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Publication numberUS1983213 A
Publication typeGrant
Publication dateDec 4, 1934
Filing dateJul 24, 1933
Priority dateJul 24, 1933
Publication numberUS 1983213 A, US 1983213A, US-A-1983213, US1983213 A, US1983213A
InventorsAdels S Brady, Edward L Hall
Original AssigneeUnited Gas Improvement Co
Export CitationBiBTeX, EndNote, RefMan
External Links: USPTO, USPTO Assignment, Espacenet
Gas burner control
US 1983213 A
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Description  (OCR text may contain errors)

Dec. 4, 1934. E J BRADY ET 1,983,213

GAS BURNER CONTROL Filed July 24, 1933 wfg l.; 1

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Patented Dec. 4, 1934 UNITED STATES PATENT OFFICE GAS BURNER CONTROL vania Application July 24, 1933, Serial No. 681,936

Claims.

The present invention relates to gas pilot lights. Gas burning appliances such as ranges, water heaters and the like, which are employed for intermittent heating operations, are usually pro- 5 vided with pilot lights intended to burn continuously to provide ignition when the larger flow of gas is turned on for the heating operation.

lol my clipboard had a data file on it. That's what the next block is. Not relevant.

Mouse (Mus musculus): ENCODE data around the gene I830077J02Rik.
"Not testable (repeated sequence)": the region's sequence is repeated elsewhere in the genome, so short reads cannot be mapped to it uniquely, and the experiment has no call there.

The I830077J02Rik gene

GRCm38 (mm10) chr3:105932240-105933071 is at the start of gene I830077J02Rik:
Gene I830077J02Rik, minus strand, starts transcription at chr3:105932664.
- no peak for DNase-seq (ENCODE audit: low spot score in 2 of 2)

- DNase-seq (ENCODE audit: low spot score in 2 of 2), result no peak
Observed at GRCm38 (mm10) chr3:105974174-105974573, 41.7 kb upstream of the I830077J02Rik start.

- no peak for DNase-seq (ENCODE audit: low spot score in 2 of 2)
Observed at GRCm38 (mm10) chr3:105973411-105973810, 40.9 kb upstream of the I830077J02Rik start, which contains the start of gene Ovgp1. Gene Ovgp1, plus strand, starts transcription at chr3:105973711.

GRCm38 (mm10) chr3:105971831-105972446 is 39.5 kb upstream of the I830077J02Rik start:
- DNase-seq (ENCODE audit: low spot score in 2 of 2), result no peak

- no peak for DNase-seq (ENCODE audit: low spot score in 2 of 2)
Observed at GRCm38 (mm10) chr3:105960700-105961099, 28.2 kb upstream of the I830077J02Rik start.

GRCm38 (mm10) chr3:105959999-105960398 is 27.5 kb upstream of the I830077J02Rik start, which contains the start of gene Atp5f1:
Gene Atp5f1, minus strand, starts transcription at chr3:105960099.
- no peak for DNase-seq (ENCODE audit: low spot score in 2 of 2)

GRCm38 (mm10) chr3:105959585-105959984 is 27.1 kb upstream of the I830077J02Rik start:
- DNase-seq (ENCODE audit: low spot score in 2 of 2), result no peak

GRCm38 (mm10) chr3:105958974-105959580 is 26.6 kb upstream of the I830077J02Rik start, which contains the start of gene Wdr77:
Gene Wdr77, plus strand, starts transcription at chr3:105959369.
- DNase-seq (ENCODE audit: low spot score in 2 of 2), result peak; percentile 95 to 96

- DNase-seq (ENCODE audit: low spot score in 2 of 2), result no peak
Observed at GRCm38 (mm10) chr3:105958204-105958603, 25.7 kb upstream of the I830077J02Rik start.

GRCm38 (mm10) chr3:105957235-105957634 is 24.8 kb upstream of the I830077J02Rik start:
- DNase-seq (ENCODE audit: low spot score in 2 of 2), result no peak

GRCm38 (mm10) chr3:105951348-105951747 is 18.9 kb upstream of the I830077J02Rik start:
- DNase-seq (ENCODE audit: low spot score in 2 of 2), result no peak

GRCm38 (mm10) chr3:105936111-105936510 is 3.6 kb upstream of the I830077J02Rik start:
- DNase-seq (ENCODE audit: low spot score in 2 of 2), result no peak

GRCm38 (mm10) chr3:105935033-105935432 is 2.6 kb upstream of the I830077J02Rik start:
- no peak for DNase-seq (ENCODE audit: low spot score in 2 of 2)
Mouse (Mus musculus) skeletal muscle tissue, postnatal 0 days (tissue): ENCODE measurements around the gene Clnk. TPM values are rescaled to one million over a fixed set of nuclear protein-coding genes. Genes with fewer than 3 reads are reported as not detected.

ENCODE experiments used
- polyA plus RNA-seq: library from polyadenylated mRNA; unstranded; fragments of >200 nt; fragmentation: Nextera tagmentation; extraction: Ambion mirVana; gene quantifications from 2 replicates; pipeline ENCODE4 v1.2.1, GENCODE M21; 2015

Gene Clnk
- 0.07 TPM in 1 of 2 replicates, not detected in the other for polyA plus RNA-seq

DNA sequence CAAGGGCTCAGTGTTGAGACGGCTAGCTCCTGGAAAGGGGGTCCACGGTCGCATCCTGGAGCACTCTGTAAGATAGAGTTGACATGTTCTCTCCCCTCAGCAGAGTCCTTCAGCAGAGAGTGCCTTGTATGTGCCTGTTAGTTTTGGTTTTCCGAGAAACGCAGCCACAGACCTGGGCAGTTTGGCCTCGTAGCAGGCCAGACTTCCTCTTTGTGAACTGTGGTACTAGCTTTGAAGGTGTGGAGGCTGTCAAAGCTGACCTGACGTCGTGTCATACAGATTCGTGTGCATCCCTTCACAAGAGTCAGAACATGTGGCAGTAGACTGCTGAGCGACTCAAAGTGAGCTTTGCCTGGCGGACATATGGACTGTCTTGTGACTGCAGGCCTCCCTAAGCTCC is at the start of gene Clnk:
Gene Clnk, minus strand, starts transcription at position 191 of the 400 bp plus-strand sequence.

For purposes of economy, such pilots are arranged to burn with a small flame, consuming only a small quantity of gas. For instance, with manufactured gas, a typical pilot consumption on a gas range is about 0.2 to 0.3 cubic foot per hour.

In the usual pilot arrangement, the flame .isv

phere at the pilot tip takes place at the needle valve, and to secure the small ow required the annulus around the needle is of verysmall width. In a typical case of a gas range pilot supplied with gas at a pressure of 31/2 inches of water at the burner bar and a consumption of 0.2 to 0.3 cubic foot per hour with the needle valve properly centered the orifice width is of the order of .00028 inch.

One of the recurring sources of trouble in gas distribution is the outage of pilot lights due to stoppage of these needle valve orifices. 4These outages cause expense to the distributing company in correcting the trouble and are a source of danger to the consumer.